Four men wanted over failed cash depot heist

Police have issued a nationwide alert after four men attempted to blast their way in to a secure cash depot in Växjö in southern Sweden on Friday evening.

Three masked men entered security firm G4S’ depot from the roof but left the scene empty handed. A fourth man waited outside in a car. Johan Petersson, head of security at G4S, said the aborted heist was captured by security cameras.

The men entered the office section of the building but were unable to enter the vault where the cash is stored.

First they attempted to break in through the door. They then attempted to cut their way in. Eventually they used explosives in a final bid to grab the cash.

“They had quite a lot of time since the police were late arriving,” said Johan Pettersson.

Shortly after the failed raid a car was spotted speeding northwards along Smedjegatan in the town.

“The car hasn’t been found yet. We think the perpetrators were using it but we don’t currently have any concrete traces,” Birgitta Fast at Kronoberg police told news agency TT on Saturday morning.

Police set up road blocks and observation points in an attempt to apprehend the thieves, but the active search was called off during the night as police focused instead on internal intelligence gathering.

Birgitta Fast said the police were also seeking to make contact with any eventual witnesses.

Police in Växjö received an anonymous bomb threat at around the time of the raid. A number of objects placed outside the gates of the police station were found on Saturday morning not to have been bombs.

“They were shot at by technicians and removed. They weren’t bombs,” said police spokesman Robert Loefell.

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Pub cleared for rejecting ‘Asian looking’ women

A pub in south central Sweden has been cleared of discrimination charges after bouncers denied entry to several women of Asian appearance in what owners claimed was an attempt to cut down on prostitution.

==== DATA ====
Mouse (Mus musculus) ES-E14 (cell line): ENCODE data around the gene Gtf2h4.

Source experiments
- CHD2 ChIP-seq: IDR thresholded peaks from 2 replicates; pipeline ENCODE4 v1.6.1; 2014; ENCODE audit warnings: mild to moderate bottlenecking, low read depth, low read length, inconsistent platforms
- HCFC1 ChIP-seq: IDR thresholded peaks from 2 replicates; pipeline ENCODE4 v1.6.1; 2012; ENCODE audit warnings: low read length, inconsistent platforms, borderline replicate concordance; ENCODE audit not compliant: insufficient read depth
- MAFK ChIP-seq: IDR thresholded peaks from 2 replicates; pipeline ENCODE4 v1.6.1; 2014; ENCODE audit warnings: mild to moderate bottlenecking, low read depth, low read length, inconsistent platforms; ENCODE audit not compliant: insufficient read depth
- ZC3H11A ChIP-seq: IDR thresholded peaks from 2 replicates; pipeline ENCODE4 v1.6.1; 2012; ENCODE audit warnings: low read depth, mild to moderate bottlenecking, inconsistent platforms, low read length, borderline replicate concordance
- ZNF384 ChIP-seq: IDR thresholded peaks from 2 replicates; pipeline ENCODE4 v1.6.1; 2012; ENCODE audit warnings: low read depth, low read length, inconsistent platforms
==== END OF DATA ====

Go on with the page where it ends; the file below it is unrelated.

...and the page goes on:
Pub cleared for rejecting 'Asian looking' women

The owners of Harry’s bar in Växjö, as well as six bouncers, had been charged with illegal discrimination after refusing to allow several Asian looking women to enter the establishment in 2012.

“My daughter and I were treated like prostitutes,” 44-year-old Merlita Malmström, one of the women involved in the case, told the Aftonbladet newspaper.

While prosecutors argued that repeatedly denying entry to the women due to their appearance was a clear case of discrmination, the Växjö District Court had a different opinion.

In a decision issued earlier this week, the court ruled Harry’s owners had a “legitimate reason” to stop to women in their efforts to curb suspected prostitution.

Police had information indicating that Asian women in the area were involved in prostitution, the court explained. Thus, denying the women entry had nothing to do with their appearance, but rather with suspicions of prostitution.

“No one was denied for a general reason, rather there were specific people who were denied due to concerns about criminal activity,” Tomas Malm, an attorney who represented some of the bouncers in the case, told the paper.

The court emphasized, however, that there was nothing to indicate the women who were barred from entering Harry’s were involved in prostitution.

The ruling nevertheless came as a shock to Malmström and other women involved in the case.

“I’m very upset. It makes me sick,” she told Aftonbladet.

“It was a traumatic experience. No one should be treated the way they treated us.”

At least one of the women plans to appeal the ruling, the TT news agency reported.

In addition, Sweden’s Equality Ombudsman (Diskrimineringsombudsmannen, DO) is monitoring the case.

TT/The Local/dl

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